Until now only a brief summary of an over 400-page document was available to the public. However, after its contents were allegedly leaked to German tabloid Bild, football’s governing body officially released the document in its entirety late Tuesday, “for the sake of transparency.”
The report alleges that the fate of England’s 2018 FIFA bid was decided at the highest level of the British government, with former Prime Minister David Cameron and Prince William being personally implicated in breaching FIFA ethics code by colluding with officials from South Korea, which sought to host the tournament in 2022.
Cameron reportedly met with then-FIFA vice president Mong-Joon Chung not long before the December 2010 vote and “asked Mr. Chung to vote for England’s bid.” Chung allegedly promised to cast a vote for England on condition the English delegation returned the favor and backed South Korea as 2022 World Cup host.
The clandestine conversation is said to have taken place in Prince William’s room at a posh Swiss hotel, with the Duke of Cambridge himself reportedly having been present at the meeting.
Prince William is not the only British royal to be featured in the report. According to one of the most eyebrow-raising allegations cited there, the former president of the South American Football Confederation, Nicolas Leoz asked the English delegation if it was possible to be bestowed with an honorary knighthood.
Witnesses to discussions between the English delegation and Leoz’s representatives claim that at one of the meetings the latter hinted that “it would be nice if at some point Dr Leoz would get to meet the Queen.”
The report, however, notes that the chief executive of England’s bid, Andy Anson, “was never a party to any conversation where Dr Leoz personally asked anyone connected with England 2018 for a knighthood, or indeed for any award or honor.”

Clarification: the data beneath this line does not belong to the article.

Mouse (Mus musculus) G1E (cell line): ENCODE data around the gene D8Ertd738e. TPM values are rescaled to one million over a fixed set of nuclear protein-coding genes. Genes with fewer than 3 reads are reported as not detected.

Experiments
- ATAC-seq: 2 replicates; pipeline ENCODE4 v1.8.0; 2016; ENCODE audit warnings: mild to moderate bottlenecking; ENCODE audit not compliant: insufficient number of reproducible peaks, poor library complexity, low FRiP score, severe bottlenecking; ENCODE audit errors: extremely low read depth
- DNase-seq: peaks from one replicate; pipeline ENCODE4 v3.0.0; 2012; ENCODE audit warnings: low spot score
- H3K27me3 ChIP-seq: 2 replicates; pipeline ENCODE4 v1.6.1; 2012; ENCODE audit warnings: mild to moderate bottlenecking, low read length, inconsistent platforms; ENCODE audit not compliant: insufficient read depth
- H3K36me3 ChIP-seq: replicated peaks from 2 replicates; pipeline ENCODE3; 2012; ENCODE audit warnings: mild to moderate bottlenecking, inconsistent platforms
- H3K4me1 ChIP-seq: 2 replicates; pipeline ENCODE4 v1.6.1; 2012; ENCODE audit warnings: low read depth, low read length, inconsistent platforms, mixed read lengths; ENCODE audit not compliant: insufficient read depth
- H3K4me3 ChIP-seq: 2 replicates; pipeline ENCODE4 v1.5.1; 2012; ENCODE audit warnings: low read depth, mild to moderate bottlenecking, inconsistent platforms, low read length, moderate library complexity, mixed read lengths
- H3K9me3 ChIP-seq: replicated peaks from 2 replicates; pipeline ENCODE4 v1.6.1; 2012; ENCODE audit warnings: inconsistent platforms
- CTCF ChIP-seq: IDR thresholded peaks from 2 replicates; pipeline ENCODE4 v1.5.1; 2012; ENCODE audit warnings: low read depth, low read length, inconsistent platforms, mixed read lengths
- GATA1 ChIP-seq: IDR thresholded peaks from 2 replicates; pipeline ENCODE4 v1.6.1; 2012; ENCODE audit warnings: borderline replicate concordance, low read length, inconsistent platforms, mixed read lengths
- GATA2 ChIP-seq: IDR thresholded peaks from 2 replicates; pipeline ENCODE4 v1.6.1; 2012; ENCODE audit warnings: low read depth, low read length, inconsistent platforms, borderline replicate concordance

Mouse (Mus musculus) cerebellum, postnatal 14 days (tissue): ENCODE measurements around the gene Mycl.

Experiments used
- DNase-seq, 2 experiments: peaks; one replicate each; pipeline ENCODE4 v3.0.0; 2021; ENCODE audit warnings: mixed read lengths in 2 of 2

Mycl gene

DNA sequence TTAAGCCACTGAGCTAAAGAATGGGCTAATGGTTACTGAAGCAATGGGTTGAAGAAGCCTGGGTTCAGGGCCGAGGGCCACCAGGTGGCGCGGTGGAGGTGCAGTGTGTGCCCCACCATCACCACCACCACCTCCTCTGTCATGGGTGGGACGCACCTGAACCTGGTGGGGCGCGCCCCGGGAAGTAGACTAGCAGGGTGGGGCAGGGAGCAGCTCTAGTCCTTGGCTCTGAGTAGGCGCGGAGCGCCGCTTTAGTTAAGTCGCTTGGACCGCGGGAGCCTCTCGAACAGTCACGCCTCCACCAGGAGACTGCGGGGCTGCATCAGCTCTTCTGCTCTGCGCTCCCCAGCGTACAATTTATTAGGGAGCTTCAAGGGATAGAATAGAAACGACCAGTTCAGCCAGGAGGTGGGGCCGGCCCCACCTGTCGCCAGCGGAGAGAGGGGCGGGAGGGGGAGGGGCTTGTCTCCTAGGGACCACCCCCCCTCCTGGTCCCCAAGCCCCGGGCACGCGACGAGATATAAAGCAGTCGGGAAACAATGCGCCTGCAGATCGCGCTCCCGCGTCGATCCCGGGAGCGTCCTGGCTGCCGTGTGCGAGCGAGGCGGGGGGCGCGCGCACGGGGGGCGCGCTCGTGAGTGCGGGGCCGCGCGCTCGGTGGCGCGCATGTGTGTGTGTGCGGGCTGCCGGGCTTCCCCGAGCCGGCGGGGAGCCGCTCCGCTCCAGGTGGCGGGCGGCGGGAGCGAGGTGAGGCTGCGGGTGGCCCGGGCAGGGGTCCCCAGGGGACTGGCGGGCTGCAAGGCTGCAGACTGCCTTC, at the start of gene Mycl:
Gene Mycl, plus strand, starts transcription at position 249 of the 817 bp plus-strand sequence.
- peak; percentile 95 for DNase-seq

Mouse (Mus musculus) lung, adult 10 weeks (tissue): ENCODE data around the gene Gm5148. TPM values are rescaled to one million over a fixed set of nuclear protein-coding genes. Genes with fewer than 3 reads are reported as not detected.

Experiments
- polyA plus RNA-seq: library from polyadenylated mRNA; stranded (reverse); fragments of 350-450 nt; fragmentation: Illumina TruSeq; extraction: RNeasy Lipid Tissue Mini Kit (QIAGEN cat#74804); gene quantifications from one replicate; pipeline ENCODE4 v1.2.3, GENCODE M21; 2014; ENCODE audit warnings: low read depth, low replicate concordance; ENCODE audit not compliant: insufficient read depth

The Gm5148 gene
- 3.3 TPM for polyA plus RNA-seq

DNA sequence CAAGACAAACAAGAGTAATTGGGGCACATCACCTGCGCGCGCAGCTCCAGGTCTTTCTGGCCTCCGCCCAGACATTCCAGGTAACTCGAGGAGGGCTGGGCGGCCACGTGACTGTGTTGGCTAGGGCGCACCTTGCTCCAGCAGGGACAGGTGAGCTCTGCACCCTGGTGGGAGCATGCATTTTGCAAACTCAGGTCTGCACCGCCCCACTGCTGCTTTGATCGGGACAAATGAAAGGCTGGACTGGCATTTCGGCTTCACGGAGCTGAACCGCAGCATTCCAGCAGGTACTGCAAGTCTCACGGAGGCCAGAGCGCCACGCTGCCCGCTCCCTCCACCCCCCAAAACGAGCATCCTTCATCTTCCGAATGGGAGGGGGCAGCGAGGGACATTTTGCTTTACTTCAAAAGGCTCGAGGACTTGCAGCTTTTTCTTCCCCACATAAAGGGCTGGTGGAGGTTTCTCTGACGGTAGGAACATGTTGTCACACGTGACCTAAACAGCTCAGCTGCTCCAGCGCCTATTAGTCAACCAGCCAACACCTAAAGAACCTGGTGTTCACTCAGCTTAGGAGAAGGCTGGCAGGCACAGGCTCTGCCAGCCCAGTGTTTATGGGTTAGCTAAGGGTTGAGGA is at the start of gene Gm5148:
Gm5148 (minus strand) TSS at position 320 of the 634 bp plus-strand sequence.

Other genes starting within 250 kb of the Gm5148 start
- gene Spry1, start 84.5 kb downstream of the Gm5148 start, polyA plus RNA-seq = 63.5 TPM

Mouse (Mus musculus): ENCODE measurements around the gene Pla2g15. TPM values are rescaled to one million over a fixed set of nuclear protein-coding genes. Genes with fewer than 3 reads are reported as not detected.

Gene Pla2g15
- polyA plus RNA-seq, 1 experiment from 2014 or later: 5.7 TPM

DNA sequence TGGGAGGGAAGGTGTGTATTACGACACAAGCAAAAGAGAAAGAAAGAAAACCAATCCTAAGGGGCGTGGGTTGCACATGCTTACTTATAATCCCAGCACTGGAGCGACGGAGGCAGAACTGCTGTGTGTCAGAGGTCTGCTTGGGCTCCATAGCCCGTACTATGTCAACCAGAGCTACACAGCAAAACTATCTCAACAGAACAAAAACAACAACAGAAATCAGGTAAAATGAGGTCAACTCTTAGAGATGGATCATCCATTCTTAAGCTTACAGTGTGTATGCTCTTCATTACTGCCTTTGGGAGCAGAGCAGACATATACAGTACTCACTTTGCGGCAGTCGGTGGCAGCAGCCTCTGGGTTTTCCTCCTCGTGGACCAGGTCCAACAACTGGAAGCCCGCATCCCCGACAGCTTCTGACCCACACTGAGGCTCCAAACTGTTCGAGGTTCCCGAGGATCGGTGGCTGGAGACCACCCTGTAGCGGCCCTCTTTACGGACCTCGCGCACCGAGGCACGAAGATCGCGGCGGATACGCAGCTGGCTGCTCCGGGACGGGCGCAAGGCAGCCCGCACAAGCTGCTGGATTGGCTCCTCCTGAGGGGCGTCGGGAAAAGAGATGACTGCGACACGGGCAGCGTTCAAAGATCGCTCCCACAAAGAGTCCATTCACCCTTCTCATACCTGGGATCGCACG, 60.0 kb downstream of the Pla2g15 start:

A separate section of the report exposes a series of outlandish demands presumably made to the UK delegation by now disgraced FIFA vice-president Jack Warner, who was banned from football for life by FIFA for “various acts of misconduct” during his time as its official in 2015.
For instance, Warner, a Trinidad and Tobago native, is alleged to have pressed the English bid officials into providing the man who Warner called his “adopted son,” with a part-time job at England’s top football clubs.
Warner also reportedly asked England bid team “for favors and benefits related to a Trinidad & Tobago football team he owned.”
One of the most bizarre requests concerns his home village of Longdenville, which he wanted to be “twinned” with an English village to boost its international prestige.
Garcia came to the conclusion that “in many cases England 2018 accommodated or at least attempted to satisfy, the improper requests” made by senior FIFA members mentioned in the report.
Meanwhile, the report appears to clear Russia of the allegations that it had won the right to host the 2018 World Cup by bribing officials for votes.
“There is no evidence in this record to suggest that the Russia Bid Committee attempted to exert undue influence on any FIFA ExCo [executive committee] Members in order to secure their votes,” it states.
“I am so disappointed, I am so angry as an Englishman that my home association, the country that I played for proudly, is now dragged through the mire and that tonight on social media all of those journalists and sports broadcasters that were very quick to put the boot in to Russia and Qatar are now suspiciously silent,” award-winning sports broadcaster Stan Collymore told RT.
Another analyst, Mike Cernovich, pointed out that “Russians get scrutinized for doing the same things even when they don’t do it.”
“Even when they are not guilty, they are going to be blamed for things that other countries actually do… Russia is now the world’s boogeyman and all the corrupt people are trying to say: ‘Look at Russia!’ It’s a diversion that corrupt people are using to get people distracted from their own [wrongdoings],” he told RT.